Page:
Reeve, D. (2008) ‘Psycho-emotional disablism: A neglected dimension of disability?’, paper presented at 3rd Cornwall Disability Research Network, Cornwall College, 27 November (keynote).
This keynote was addressed to a room full of disability studies people and undergraduates training in a range of health-related fields. My aim was to introduce the students in particular to a form of disablism which can be present in the relationships between health professionals and the people they are supporting – not something that usually emerges clearly from social model definitions of disability.
Reeve, D. (2008) Negotiating Disability in Everyday Life: The Experience of Psycho-Emotional Disablism, PhD Thesis, Lancaster: Lancaster University.
It has been recognised that disability studies has been excellent at theorising structural disablism which affects what people with impairments can do. However, disabling factors which affect people with impairments at the psycho-emotional level, have been relegated to the domain of personal trouble. Building on the ideas presented in Female Forms by Carol Thomas, this thesis has two strands: an empirical description of the complexity of psycho-emotional disablism and its effects on identity, coupled with an application of the work of Giorgio Agamben (Homo Sacer: Sovereign Power and Bare Life) to theorise this experience of psycho-emotional disablism.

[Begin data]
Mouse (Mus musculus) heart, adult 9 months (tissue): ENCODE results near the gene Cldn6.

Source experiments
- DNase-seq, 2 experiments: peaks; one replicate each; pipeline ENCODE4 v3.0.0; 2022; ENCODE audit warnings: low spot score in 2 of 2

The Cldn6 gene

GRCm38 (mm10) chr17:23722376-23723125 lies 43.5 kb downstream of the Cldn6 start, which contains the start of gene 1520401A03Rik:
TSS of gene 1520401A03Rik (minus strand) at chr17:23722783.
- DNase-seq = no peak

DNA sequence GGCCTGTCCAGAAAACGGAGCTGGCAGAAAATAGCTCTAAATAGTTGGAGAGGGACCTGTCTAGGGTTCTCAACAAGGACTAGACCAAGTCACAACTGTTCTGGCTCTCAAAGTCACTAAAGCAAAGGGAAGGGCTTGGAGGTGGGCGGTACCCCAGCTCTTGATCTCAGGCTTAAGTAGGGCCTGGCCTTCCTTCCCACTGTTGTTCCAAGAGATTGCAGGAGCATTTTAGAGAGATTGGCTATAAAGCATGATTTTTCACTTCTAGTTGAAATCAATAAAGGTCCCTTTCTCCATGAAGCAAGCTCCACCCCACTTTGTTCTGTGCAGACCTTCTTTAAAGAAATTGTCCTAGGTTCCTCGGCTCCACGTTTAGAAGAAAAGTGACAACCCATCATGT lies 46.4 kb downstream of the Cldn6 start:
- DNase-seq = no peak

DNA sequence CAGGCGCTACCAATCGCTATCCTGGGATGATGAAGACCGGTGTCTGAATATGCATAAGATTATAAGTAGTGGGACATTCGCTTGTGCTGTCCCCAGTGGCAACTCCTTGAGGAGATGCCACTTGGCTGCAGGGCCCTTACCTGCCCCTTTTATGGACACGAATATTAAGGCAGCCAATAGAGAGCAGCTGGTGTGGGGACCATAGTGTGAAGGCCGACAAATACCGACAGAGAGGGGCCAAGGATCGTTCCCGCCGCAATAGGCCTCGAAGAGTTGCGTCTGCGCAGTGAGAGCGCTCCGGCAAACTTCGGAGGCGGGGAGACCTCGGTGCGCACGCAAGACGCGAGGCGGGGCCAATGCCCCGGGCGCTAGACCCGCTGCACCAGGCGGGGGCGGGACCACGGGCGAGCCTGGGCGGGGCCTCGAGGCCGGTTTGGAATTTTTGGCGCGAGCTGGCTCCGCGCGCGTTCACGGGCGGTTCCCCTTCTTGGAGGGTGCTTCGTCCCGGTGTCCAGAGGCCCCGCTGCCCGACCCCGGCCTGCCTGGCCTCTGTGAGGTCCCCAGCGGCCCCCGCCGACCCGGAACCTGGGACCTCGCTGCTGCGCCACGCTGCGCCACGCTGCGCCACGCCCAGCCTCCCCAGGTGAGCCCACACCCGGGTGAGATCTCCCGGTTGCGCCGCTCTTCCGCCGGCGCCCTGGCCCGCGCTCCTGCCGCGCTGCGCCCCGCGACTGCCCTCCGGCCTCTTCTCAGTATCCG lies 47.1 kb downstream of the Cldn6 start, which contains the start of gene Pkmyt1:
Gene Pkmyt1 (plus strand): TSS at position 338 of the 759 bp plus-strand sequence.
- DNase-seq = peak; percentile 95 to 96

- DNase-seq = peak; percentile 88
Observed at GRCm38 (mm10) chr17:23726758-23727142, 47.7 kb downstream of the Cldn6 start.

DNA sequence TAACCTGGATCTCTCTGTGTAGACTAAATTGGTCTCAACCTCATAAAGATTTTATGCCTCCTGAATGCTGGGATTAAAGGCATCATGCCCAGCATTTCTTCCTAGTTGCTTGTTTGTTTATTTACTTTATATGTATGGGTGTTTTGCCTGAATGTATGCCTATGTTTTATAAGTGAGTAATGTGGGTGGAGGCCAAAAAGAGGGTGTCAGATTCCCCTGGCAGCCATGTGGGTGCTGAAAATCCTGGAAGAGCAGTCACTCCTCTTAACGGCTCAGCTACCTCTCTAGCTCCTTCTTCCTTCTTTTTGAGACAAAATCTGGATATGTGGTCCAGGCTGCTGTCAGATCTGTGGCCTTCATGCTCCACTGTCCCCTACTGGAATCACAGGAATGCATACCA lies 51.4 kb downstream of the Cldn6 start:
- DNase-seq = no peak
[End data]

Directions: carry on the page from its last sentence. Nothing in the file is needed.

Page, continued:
At the centre of this qualitative study were ten disabled people who took part in a two-part narrative interview method and talked about their ‘experiences of disability’. The data was analysed in detail and revealed the complex interactions between structural disablism, psycho-emotional disablism, impairment effects as well as ‘disability identity’. I show how psycho-emotional disablism can be divided into two distinct forms: direct psycho-emotional disablism which can happen within interpersonal interactions between disabled people and others and indirect psycho-emotional disablism which can occur as a consequence of the experience of structural disablism. I also consider how the experience of psycho-emotional disablism affects the different ways that people with impairments identify or not as disabled, and how this has a temporal and spatial aspect as well as being impacted by impairment effects.
Agamben’s work on homo sacer is used to explain the existential insecurity associated with the experience of psycho-emotional disablism. The concept of a ‘zone of indistinction’ is extended to introduce psychic and economic zones as well as the more common spatial zone of indistinction. I demonstrate how these zones can be found in examples of (in)direct psycho-emotional disablism and suggest that the impaired body is an example of bare life.